Much of the far-right is unmistakably excited about Mike Pompeo's nomination to be the next secretary of state, and as the CIA director is poised to face a historic rejection from the Senate Foreign Relations Committee, plenty of conservatives are trying to keep the pressure on Pompeo's skeptics.
Some, however, have less credibility than others.
Sen. Tom Cotton, R-Ark., who has been among Pompeo’s most vocal champions in the Senate, lambasted his colleagues ahead of voting.“Democrats, especially on the Foreign Relations Committee, are really engaged in shameful political behavior,” Cotton said Sunday on CBS’ “Face the Nation.”
Oh, I see. Tom Cotton wants to have a conversation about "shameful political behavior" on the part of senators who aren't on board with a presidential nomination.
As luck would have it, that's a great idea. Let's have that conversation and start with how he treated Cassandra Butts.
After “decades of government and nonprofit work that reflected a passion for public service,” Butts received a nomination from Barack Obama to a diplomatic post for which she was well qualified. Her confirmation should’ve been easy, but the Senate kept putting her nomination on the back-burner – Sen. Ted Cruz (R-Texas), for example, blocked her as part of a tantrum against the Iran nuclear deal.
And then there was Tom Cotton, who blocked Butts and two other nominees.
Cotton eventually released the two other holds, but not the one on Butts. She told me that she once went to see him about it, and he explained that he knew that she was a close friend of Obama’s – the two first encountered each other on a line for financial-aid forms at Harvard Law School, where they were classmates – and that blocking her was a way to inflict special pain on the president.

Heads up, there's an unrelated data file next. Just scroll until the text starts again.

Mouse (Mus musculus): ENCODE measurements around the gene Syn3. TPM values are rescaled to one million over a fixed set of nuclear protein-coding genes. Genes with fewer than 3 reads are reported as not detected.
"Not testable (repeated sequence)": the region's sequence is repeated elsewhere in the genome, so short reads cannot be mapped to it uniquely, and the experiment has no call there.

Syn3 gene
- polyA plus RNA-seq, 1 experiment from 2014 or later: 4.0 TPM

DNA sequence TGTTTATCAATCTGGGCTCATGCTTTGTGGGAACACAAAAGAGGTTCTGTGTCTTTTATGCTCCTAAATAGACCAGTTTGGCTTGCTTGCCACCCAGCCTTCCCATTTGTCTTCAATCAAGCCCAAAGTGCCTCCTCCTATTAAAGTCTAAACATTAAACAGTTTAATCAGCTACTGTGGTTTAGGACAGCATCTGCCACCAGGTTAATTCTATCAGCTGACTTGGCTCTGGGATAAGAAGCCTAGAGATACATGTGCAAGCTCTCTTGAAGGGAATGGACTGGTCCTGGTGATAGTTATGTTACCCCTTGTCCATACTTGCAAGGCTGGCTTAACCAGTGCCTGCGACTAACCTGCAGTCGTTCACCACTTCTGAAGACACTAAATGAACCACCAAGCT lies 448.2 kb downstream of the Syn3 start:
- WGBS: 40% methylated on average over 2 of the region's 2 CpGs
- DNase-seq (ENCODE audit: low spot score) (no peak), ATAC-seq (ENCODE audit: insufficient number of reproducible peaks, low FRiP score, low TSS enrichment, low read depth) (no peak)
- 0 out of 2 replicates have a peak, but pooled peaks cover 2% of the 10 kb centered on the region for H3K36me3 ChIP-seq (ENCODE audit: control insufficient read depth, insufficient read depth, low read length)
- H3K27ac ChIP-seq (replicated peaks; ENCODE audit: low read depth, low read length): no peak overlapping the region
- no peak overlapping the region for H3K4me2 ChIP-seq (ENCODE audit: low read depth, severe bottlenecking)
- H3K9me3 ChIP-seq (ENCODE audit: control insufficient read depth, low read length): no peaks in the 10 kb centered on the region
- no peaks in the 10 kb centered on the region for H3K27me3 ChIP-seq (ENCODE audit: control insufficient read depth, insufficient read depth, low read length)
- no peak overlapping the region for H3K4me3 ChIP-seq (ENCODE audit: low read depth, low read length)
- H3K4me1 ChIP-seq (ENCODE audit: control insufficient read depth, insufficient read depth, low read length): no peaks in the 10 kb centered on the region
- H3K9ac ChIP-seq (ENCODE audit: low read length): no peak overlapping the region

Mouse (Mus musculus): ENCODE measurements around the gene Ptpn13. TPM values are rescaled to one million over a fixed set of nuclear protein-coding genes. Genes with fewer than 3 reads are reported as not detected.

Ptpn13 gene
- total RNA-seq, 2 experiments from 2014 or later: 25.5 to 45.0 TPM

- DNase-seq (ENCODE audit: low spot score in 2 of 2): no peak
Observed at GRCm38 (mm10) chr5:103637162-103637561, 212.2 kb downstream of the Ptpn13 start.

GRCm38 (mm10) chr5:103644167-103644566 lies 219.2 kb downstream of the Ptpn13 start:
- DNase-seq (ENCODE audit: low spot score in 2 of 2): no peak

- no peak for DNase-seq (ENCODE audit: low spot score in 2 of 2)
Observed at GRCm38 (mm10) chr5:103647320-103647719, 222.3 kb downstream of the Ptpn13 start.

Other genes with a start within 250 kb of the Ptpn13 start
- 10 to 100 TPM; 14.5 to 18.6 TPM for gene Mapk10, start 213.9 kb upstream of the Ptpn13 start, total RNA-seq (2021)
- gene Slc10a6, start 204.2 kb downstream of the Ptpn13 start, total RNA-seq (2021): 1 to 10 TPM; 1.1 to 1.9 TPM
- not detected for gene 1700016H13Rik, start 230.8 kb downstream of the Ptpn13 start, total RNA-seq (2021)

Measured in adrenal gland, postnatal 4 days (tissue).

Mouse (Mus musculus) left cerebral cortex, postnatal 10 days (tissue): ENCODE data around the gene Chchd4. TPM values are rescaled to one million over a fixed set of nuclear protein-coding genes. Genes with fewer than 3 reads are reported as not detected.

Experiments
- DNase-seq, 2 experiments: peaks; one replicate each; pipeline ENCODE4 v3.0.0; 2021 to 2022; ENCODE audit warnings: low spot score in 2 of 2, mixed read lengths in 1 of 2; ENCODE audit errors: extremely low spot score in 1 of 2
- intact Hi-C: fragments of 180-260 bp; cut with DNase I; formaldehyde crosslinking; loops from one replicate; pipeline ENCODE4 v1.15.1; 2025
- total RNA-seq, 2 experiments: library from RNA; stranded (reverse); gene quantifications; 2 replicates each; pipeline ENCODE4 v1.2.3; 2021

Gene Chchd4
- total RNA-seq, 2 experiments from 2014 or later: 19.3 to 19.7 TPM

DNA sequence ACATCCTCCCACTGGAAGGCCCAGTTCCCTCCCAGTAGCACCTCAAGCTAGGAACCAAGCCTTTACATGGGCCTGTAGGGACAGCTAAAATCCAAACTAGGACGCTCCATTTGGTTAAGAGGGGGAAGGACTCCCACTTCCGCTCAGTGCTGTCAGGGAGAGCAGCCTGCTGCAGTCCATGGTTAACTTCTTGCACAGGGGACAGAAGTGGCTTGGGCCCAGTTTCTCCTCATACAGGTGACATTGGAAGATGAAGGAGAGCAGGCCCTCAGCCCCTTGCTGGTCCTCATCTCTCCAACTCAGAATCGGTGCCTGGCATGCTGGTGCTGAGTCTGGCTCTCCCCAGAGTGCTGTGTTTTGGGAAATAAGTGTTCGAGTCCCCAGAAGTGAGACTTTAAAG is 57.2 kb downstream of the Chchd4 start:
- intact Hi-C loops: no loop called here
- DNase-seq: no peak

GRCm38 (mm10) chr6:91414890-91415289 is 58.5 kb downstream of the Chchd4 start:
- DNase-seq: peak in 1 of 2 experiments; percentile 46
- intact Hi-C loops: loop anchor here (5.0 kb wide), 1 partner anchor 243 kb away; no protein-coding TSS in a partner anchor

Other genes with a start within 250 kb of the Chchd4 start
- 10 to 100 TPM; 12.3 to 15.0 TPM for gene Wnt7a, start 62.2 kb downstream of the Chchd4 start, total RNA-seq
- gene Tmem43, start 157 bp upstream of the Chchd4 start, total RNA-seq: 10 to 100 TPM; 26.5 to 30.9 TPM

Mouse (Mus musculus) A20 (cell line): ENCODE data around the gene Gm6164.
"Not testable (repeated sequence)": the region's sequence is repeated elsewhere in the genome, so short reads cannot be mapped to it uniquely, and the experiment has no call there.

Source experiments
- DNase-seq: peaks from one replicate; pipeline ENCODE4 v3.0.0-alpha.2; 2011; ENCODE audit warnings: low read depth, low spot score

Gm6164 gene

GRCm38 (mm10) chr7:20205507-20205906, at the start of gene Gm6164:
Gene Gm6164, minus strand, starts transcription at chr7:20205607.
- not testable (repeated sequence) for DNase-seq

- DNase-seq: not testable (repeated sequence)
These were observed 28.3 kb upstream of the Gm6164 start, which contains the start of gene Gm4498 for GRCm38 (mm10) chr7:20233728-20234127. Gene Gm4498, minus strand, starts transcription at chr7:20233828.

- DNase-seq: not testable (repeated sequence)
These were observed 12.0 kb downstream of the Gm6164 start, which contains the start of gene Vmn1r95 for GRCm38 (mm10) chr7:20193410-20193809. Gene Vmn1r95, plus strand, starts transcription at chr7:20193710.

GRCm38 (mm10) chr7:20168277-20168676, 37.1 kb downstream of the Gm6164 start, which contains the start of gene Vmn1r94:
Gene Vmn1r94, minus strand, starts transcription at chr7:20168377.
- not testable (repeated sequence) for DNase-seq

Bruni’s report added that Cotton’s spokesperson “did not dispute Butts’s characterization of that meeting.”
All of this became even more notable when Butts died at the age of 50 of acute leukemia, which she didn’t know she had until her life was nearly over. She waited 835 days for the Senate to vote on her nomination, but the vote never came.
“All Cassandra wanted to do was serve her country,” Valerie Jarrett, a senior adviser to the president, told the Times. “Looking back, it is devastating to think that through no fault of her own, she spent the last 835 days of her life waiting for confirmation.”
As we discussed at the time, this story got me thinking about the nature of public service, and how different people approach their responsibilities.
On the one hand, we see Cassandra Butts, who could have used her Ivy League education to go into the private sector and make a lot of money, but who chose instead to serve the public, working on Capitol Hill, the White House counsel’s office, and various non-profit organizations, including the NAACP’s Legal Defense and Educational Fund.
On the other hand, we see Tom Cotton, who thought it was responsible to use his Senate office to block Butts, not because of the merits of her nomination, because he wanted “inflict special pain on the president.” If that meant seeing Butts as little more than a pawn on a chessboard, so be it.
Both Butts and Cotton went to Harvard, and both chose careers in the public sector, even when the private sector would have been more lucrative. Indeed, though Cotton’s congressional career has been brief, he also had an impressive military career before entering politics, serving honorably in Iraq and Afghanistan.
At some point, however, Cotton convinced himself that using his office to “inflict special pain on the president,” rather than doing the right thing, was acceptable. The GOP politician came to the conclusion that treating a qualified nominee – a human being – this way was justifiable as part of a petty, partisan tantrum against a president he held in contempt.
And now Cotton, seemingly comfortable giving lectures from his high horse, wants to point the finger at senators' "shameful political behavior." Maybe the Arkansan has forgotten how he treated Cassandra Butts. Perhaps now is a good time to remind him.